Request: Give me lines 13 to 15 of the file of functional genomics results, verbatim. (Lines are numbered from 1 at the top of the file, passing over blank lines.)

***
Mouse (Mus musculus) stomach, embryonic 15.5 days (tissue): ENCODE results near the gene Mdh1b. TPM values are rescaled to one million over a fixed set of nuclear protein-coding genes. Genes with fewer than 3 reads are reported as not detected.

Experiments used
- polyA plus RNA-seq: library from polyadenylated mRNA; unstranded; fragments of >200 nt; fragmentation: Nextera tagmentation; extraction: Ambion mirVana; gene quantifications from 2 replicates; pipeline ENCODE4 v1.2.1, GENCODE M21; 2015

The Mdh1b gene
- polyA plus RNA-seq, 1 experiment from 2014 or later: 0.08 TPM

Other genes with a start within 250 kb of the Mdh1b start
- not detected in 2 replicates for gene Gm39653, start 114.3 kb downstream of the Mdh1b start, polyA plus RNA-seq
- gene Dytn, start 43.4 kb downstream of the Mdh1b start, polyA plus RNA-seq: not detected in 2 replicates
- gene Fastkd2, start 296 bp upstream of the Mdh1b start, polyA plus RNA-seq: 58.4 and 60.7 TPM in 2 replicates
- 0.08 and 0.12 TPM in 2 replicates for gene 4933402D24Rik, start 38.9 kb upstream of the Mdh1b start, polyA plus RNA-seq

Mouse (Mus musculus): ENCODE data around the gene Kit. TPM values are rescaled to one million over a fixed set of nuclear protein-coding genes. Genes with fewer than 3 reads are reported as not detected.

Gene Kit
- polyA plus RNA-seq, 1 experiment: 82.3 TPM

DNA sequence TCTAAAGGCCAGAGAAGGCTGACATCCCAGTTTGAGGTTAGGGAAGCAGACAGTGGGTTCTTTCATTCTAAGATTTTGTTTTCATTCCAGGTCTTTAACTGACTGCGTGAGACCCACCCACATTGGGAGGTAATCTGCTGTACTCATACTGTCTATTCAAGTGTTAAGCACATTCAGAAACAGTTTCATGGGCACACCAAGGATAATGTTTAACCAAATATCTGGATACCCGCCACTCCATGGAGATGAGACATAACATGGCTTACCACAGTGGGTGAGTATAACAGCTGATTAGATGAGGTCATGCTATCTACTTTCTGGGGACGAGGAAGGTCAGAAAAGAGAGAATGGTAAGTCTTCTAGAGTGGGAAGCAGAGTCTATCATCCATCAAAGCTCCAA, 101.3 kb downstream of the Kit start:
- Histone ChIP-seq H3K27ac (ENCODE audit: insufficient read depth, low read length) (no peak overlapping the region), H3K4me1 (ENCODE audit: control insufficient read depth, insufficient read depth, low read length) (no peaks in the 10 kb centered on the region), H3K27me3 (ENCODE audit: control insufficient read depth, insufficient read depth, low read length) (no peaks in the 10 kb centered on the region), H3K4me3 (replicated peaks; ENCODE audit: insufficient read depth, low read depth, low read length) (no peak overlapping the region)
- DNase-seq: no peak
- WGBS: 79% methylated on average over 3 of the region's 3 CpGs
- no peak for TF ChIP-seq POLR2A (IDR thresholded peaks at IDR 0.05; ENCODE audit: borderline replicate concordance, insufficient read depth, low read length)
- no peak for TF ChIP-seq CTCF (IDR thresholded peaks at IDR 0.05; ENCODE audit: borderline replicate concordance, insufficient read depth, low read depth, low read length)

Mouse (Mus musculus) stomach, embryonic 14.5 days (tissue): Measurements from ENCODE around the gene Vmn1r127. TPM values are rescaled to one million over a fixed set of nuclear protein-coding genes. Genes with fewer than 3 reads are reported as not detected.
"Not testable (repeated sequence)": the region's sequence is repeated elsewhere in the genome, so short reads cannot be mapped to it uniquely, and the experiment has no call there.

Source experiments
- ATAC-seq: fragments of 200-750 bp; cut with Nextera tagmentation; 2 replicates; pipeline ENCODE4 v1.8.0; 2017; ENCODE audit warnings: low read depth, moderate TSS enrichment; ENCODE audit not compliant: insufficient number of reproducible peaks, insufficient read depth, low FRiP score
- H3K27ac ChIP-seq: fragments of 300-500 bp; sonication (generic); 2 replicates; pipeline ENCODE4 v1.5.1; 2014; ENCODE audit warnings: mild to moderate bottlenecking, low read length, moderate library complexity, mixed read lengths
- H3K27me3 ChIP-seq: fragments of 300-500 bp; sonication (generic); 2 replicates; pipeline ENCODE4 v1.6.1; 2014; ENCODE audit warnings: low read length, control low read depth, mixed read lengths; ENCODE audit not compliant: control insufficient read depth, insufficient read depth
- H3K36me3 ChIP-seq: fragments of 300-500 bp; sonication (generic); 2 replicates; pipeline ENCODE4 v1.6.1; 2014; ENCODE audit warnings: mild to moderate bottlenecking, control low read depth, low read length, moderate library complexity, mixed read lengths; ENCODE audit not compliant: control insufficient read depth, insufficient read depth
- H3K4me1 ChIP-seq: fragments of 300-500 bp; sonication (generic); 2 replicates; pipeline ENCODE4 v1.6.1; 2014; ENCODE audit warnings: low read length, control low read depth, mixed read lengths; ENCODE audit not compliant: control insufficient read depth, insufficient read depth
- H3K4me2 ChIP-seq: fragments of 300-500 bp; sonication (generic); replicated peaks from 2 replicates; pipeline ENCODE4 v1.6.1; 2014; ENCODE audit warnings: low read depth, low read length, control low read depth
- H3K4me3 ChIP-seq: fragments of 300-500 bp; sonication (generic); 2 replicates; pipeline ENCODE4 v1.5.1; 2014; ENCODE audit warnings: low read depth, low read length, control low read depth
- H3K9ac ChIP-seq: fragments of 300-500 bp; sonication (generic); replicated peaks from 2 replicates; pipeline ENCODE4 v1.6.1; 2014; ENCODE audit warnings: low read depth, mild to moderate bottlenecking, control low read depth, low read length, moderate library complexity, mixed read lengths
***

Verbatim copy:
- polyA plus RNA-seq, 1 experiment: 82.3 TPM

DNA sequence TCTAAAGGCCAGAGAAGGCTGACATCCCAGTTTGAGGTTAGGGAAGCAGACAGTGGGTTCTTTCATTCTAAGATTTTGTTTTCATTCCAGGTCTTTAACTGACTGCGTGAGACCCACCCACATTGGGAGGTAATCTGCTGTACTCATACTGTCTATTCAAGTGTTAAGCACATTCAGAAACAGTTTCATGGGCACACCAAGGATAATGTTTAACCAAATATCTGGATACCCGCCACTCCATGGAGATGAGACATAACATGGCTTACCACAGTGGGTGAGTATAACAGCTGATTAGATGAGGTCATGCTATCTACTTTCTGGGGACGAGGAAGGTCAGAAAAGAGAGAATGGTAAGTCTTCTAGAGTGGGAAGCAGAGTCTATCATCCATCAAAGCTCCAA, 101.3 kb downstream of the Kit start:
- Histone ChIP-seq H3K27ac (ENCODE audit: insufficient read depth, low read length) (no peak overlapping the region), H3K4me1 (ENCODE audit: control insufficient read depth, insufficient read depth, low read length) (no peaks in the 10 kb centered on the region), H3K27me3 (ENCODE audit: control insufficient read depth, insufficient read depth, low read length) (no peaks in the 10 kb centered on the region), H3K4me3 (replicated peaks; ENCODE audit: insufficient read depth, low read depth, low read length) (no peak overlapping the region)